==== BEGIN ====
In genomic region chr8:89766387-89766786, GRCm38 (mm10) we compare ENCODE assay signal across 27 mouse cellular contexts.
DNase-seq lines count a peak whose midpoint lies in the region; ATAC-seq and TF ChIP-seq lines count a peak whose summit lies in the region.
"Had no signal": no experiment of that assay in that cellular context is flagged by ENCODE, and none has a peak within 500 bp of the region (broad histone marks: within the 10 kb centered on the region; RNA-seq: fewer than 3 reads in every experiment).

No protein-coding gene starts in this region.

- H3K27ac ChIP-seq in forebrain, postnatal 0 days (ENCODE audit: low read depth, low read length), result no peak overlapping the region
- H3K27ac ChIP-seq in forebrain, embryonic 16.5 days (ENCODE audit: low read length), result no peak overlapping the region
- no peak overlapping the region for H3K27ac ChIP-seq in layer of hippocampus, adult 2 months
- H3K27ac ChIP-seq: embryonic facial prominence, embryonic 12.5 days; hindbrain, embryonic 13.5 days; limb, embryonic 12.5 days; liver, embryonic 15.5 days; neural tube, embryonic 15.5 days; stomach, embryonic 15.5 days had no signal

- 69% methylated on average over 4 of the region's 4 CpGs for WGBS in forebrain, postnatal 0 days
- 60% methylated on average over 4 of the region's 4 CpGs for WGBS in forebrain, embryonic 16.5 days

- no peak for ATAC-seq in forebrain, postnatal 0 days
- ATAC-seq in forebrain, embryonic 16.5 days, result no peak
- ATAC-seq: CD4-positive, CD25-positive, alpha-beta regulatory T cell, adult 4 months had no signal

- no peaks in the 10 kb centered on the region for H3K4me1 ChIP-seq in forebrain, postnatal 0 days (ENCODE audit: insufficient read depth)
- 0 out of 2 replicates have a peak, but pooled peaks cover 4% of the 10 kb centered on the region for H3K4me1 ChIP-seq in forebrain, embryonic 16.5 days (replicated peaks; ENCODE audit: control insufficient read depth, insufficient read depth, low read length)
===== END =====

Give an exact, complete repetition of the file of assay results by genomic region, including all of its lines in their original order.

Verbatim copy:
In genomic region chr8:89766387-89766786, GRCm38 (mm10) we compare ENCODE assay signal across 27 mouse cellular contexts.
DNase-seq lines count a peak whose midpoint lies in the region; ATAC-seq and TF ChIP-seq lines count a peak whose summit lies in the region.
"Had no signal": no experiment of that assay in that cellular context is flagged by ENCODE, and none has a peak within 500 bp of the region (broad histone marks: within the 10 kb centered on the region; RNA-seq: fewer than 3 reads in every experiment).

No protein-coding gene starts in this region.

- H3K27ac ChIP-seq in forebrain, postnatal 0 days (ENCODE audit: low read depth, low read length), result no peak overlapping the region
- H3K27ac ChIP-seq in forebrain, embryonic 16.5 days (ENCODE audit: low read length), result no peak overlapping the region
- no peak overlapping the region for H3K27ac ChIP-seq in layer of hippocampus, adult 2 months
- H3K27ac ChIP-seq: embryonic facial prominence, embryonic 12.5 days; hindbrain, embryonic 13.5 days; limb, embryonic 12.5 days; liver, embryonic 15.5 days; neural tube, embryonic 15.5 days; stomach, embryonic 15.5 days had no signal

- 69% methylated on average over 4 of the region's 4 CpGs for WGBS in forebrain, postnatal 0 days
- 60% methylated on average over 4 of the region's 4 CpGs for WGBS in forebrain, embryonic 16.5 days

- no peak for ATAC-seq in forebrain, postnatal 0 days
- ATAC-seq in forebrain, embryonic 16.5 days, result no peak
- ATAC-seq: CD4-positive, CD25-positive, alpha-beta regulatory T cell, adult 4 months had no signal

- no peaks in the 10 kb centered on the region for H3K4me1 ChIP-seq in forebrain, postnatal 0 days (ENCODE audit: insufficient read depth)
- 0 out of 2 replicates have a peak, but pooled peaks cover 4% of the 10 kb centered on the region for H3K4me1 ChIP-seq in forebrain, embryonic 16.5 days (replicated peaks; ENCODE audit: control insufficient read depth, insufficient read depth, low read length)